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Getting there was a piece of cake. I was on the spot a few years ago, but by then it wasn’t possible to enter the core of the fort. And I mean, a proper fort is not a place you can trespass, not without climbing skills and equipment (neither of which I possess). But I was told that nowadays the main gate is wide open. Well, it is true. I found the main gate as promised… and a police car parked just in front of it, with two officers sitting inside. I thought to myself: “Well, I am not going to pay a fine and definitely not going to spend my birthday in jail if I just walk in”. I believe in these situations a relaxing atitude is the key for success. So we got out of our car, picked the Nikon D90 from the back seat, put my rucksack on and started waling towards the gate, expecting to hear something any moment. But they just stayed there. And, as I noticed shortly after I entered the outer ring of the fort, they left for good.

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A bit of History now. Elvas, being a border town for centuries, saw plenty of action. It was involved in endless wars between Portugal and Spain, and even in the conflict with France, when Napoleon invaded – the only occasion in which Portugal was invaded since its foundation, back in the 12th Century. It’s not surprise then, that the whole region is packed with medieval castles and modern fortresses, especially from the 17th Century, when the longest war against Spain took place.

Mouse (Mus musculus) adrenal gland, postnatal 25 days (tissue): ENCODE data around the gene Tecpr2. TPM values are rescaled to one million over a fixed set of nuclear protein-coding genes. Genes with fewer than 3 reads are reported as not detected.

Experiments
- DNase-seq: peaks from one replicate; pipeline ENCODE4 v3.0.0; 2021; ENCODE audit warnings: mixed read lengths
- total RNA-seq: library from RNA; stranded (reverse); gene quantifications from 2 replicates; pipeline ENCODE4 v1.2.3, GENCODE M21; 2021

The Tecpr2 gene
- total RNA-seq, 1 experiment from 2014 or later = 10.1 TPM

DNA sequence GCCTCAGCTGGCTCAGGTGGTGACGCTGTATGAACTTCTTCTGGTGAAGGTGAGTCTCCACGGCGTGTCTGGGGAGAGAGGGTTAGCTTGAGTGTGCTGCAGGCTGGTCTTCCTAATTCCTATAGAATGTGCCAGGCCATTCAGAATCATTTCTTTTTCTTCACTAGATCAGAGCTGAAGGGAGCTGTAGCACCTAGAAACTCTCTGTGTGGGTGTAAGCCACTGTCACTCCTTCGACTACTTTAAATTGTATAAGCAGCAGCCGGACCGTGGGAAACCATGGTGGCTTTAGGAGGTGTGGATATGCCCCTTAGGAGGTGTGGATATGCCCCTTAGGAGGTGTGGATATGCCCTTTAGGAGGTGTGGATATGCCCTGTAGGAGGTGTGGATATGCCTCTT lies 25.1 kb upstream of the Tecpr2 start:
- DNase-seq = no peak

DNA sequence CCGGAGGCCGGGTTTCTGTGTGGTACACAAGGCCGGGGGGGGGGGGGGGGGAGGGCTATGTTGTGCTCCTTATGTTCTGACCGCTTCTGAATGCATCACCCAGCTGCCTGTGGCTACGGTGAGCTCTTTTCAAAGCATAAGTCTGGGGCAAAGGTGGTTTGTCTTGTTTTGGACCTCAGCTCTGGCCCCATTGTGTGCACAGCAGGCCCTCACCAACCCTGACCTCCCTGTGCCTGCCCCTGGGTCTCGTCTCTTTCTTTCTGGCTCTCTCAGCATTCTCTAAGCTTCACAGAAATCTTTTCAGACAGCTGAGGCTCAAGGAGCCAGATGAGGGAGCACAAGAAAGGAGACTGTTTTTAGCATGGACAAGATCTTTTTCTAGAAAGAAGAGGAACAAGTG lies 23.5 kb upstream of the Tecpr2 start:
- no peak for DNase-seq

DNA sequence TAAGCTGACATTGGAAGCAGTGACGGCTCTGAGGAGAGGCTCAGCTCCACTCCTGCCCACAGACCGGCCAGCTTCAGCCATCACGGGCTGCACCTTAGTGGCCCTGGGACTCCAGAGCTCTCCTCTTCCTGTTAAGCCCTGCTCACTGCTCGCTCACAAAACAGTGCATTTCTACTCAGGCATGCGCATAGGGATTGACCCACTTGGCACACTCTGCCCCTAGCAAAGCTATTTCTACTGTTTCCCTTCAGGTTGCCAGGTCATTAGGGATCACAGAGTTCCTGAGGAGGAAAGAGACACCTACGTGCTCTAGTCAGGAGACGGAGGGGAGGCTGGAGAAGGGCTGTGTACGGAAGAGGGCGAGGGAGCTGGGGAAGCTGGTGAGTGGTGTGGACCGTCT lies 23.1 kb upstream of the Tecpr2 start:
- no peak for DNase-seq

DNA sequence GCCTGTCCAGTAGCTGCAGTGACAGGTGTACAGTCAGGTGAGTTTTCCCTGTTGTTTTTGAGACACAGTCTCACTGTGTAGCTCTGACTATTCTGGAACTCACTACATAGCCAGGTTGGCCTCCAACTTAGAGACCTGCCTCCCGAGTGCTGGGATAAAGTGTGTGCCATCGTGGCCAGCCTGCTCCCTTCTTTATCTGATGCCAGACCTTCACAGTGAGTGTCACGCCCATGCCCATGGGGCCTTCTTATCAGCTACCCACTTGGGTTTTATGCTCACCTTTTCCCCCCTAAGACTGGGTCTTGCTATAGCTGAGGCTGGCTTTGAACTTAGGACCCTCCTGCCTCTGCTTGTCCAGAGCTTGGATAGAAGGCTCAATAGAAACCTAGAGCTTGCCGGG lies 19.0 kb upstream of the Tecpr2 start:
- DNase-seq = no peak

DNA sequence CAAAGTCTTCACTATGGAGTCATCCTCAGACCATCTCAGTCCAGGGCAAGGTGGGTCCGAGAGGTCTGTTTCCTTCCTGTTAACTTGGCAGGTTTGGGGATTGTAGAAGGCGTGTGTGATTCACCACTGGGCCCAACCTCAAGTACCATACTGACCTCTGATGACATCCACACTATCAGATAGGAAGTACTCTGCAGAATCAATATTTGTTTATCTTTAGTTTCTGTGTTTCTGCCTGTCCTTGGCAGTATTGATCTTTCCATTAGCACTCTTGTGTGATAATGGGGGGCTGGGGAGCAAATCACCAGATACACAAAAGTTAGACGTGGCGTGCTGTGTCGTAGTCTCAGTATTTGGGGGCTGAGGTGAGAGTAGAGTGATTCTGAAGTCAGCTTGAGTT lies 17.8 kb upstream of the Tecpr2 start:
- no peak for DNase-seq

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It was during that conflict (Restoration War 1641-1668) that the Spaniards set siege on Elvas, and occupied Graça hill, with dramatic consequences for the Portuguese. A century later, another war, the same happenings. Spanish going up Graça hill, unleashing hell to the Portuguese down in Elvas. So we thought “enough is enough”. In 1763 – a year after the mentioned event – the works for the building of a new fortress in Graça hill started. It was finished in 1794 and initially named after the man who reorganized the Portuguese Army and proposed its construction: Count of Lippe.

In 1801 the last war against Spain took place, and the enemy was kept away due to the newly built fort. Ten years later, the French also failed to take the fort (poor general Soult).

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In the last decades the fort was used as a military prison but it’s currently abandoned. he city of Elvas will eventually take over and requalify the structure (I can’t imagine with which money, considered the size of the fort) but the process is still going one.

Ok, enough of chitchat. Let the images talk!

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No need for coordinates for this one. It’s pretty obvious, Google it, Google Earth around Elvas, ask in the town for directions, whatever.